“We live in an environment that is constantly changing. I don’t think it’s possible for any business to stay the same. If they are then they are either failing to respond to threats or not taking advantage of opportunities. Our development has been a bit of both but largely where we’ve recognised opportunities”
The firm has appointed good managers, and has been run conservatively, with a strong financial foundation, said Mr Clarke.
JR Rix & Sons sold a number of car franchises, focusing on developing the petroleum side of the business, and in shipping, building new barges.
Mr Clarke said: “We decided before the recession that the car franchises were a difficult business for us in that a great deal of the business was controlled by the franchise.
“It’s the terms they set and the range of products and how attractive they are and the margins they allow which leave us with very limited control.”
Following a number of disasters, including The Erika which foundered in the Bay of Biscay over a decade ago, rules and regulations relating to the operation of tankers at sea have changed. This included an age limit on the vessel of 30 or 35 years and a requirement for the vessel to be double-skinned, said Mr Clarke. He said this meant the company had to modernise its fleets, requiring “considerable investment”.
The nature of the company’s competition has also changed considerably. “In the last few years, there have been a lot of amalgamations and consolidations in the industry.
“Over the last few years it’s been a lot harder for a number of companies to start up because of the difficulties of getting credit and getting finance from the banks. We have fewer competitors but they tend to be larger businesses, which in some ways is a bigger threat.”
The rising price of oil is another ongoing challenge for the business – the idea that it benefits from this is a common misconception, said Mr Clarke.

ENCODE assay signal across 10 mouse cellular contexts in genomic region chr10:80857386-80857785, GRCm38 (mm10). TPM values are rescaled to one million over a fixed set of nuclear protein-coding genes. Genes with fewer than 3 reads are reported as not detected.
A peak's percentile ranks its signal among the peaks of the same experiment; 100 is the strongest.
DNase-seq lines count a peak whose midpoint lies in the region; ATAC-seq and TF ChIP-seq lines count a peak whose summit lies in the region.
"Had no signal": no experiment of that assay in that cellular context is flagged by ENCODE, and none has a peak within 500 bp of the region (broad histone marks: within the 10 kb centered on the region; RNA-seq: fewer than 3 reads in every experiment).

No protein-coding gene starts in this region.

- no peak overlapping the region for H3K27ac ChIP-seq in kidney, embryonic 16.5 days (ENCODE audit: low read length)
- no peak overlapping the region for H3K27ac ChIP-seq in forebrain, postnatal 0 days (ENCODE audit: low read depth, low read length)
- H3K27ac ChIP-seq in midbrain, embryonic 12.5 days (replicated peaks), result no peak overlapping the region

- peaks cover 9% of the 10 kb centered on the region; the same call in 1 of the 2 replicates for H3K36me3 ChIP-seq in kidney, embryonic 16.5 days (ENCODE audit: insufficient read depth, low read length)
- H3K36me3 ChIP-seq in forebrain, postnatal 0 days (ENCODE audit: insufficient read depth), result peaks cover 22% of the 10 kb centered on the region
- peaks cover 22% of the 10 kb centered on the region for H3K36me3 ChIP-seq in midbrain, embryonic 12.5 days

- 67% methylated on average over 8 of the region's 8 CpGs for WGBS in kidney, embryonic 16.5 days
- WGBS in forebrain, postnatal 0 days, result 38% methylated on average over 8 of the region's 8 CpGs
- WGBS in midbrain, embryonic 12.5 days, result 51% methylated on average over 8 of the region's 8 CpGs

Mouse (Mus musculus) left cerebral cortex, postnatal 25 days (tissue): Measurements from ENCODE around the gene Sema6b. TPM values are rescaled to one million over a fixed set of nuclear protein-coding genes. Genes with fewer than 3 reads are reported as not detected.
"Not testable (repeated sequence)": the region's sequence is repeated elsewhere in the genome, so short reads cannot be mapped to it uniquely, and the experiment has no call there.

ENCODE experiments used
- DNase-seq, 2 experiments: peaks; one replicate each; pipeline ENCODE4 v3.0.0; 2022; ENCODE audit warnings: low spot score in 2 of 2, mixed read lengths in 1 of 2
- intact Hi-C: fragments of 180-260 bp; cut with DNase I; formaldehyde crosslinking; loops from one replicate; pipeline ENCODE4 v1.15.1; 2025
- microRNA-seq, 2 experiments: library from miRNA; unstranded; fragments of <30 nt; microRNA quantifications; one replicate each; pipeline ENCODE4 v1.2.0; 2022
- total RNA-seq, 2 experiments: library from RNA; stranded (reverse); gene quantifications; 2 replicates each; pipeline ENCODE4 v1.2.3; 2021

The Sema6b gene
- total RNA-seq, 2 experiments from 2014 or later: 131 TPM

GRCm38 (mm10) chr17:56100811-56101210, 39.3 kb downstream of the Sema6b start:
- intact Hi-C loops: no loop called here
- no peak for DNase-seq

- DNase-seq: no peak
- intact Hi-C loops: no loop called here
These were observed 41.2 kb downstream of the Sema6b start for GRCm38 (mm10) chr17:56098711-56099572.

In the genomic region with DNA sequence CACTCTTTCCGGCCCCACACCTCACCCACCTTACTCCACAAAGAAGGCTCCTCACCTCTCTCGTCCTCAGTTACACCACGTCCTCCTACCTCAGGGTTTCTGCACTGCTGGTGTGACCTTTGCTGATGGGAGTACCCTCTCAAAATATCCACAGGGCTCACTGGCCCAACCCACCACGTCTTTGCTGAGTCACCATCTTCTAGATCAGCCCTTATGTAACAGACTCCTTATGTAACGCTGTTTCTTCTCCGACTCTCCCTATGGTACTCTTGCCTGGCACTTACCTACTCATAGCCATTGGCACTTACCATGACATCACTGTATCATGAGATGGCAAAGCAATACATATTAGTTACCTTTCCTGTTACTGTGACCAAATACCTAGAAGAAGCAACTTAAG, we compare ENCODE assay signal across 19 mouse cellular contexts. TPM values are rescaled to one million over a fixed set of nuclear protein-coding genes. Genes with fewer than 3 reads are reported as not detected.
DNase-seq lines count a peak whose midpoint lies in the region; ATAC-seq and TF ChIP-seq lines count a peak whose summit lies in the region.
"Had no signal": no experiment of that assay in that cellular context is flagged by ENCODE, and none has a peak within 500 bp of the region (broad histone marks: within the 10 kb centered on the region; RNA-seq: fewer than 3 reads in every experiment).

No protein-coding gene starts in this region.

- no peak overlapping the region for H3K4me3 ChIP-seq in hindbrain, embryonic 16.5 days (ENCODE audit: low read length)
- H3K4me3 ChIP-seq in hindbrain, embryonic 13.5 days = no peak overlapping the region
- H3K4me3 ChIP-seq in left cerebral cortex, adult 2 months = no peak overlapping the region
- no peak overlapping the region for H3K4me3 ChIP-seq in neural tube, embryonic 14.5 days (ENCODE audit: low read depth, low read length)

“With higher oil prices, the governments with the oil make more money and major oil companies that bring it out of the ground make more money. But we’re primarily a transport company. We are buying it at whatever the market price is and are selling it to our customers.”
Higher oil prices mean higher operating costs, increased working capital requirements, while customers become more sensitive to the changing price of oil, he said, adding: “It puts our margins under pressure.”
In the current economic climate, the challenge is to grow market share, said Mr Clarke. “We need to make our customers aware of the value we can provide as a supplier and persuade them of the benefits of buying from us. It is important for us to look at ways of adding value to our products and offer a greater range.”
A recession brings its challenges, Mr Clarke explained, adding: “In some ways it makes it more interesting and in some ways tougher to manage a business.
“But businesses which survive well in a recession will be particularly well placed in the upturn that follows.”
Brief look at a successful life
Title: Director at JR Rix & Sons Ltd
Date of birth: 25/09/1959
Education: MBA, Hull University Business School; Standard Military Course (SMC), Sandhurst.
First job: Working in a café in Torquay when I was 17 years old.
Favourite song: It changes everyday.
Car driven: Lexus RX 450h
Favourite film: The first Star Wars film
Favourite holiday destination: Skiing somewhere
Last book read: Conqueror by Conn Iggulden
What I’m most proud of: My job and what I do at work.